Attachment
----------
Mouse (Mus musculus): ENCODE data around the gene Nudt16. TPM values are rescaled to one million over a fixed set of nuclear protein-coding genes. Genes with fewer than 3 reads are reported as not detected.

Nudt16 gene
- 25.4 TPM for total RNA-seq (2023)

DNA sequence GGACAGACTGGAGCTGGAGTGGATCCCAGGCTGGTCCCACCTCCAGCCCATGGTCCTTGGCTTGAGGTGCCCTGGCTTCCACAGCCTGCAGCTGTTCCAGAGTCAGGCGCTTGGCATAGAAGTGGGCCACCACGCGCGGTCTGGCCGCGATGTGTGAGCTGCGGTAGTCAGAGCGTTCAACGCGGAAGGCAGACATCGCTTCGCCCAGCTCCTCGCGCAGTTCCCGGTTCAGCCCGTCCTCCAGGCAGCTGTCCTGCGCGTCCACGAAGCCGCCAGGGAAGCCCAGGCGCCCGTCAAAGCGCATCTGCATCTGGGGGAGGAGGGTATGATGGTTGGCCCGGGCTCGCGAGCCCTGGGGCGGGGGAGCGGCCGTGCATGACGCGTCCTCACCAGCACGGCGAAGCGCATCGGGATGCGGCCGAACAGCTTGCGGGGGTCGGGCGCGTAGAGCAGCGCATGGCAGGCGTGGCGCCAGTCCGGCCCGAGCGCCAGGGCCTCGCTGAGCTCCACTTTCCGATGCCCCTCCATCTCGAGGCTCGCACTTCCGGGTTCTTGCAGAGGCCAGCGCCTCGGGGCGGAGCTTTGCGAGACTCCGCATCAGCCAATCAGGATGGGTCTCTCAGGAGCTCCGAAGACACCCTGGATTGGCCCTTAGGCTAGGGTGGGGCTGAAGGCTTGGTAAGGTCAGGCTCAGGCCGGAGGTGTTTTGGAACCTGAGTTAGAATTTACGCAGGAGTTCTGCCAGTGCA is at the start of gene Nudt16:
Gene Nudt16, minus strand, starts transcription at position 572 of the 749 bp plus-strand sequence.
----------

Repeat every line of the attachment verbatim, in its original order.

Mouse (Mus musculus): ENCODE data around the gene Nudt16. TPM values are rescaled to one million over a fixed set of nuclear protein-coding genes. Genes with fewer than 3 reads are reported as not detected.

Nudt16 gene
- 25.4 TPM for total RNA-seq (2023)

DNA sequence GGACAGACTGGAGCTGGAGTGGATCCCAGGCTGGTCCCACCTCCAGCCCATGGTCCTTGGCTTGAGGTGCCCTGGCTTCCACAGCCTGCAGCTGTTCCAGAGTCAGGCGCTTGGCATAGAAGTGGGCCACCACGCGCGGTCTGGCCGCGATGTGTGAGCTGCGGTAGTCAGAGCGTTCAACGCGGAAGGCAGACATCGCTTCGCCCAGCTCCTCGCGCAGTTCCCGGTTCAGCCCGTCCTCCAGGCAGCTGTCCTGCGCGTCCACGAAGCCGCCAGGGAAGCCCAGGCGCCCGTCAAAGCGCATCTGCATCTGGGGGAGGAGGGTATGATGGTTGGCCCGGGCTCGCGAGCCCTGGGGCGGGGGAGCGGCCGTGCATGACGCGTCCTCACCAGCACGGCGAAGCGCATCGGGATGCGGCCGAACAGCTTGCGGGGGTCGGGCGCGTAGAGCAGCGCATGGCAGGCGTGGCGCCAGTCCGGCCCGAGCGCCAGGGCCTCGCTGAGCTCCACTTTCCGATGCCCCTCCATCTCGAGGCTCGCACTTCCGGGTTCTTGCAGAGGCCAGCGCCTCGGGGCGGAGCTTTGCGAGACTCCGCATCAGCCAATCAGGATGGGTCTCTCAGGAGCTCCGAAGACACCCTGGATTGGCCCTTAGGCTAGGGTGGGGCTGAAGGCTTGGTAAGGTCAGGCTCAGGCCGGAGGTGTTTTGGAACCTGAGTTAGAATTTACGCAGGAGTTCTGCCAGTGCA is at the start of gene Nudt16:
Gene Nudt16, minus strand, starts transcription at position 572 of the 749 bp plus-strand sequence.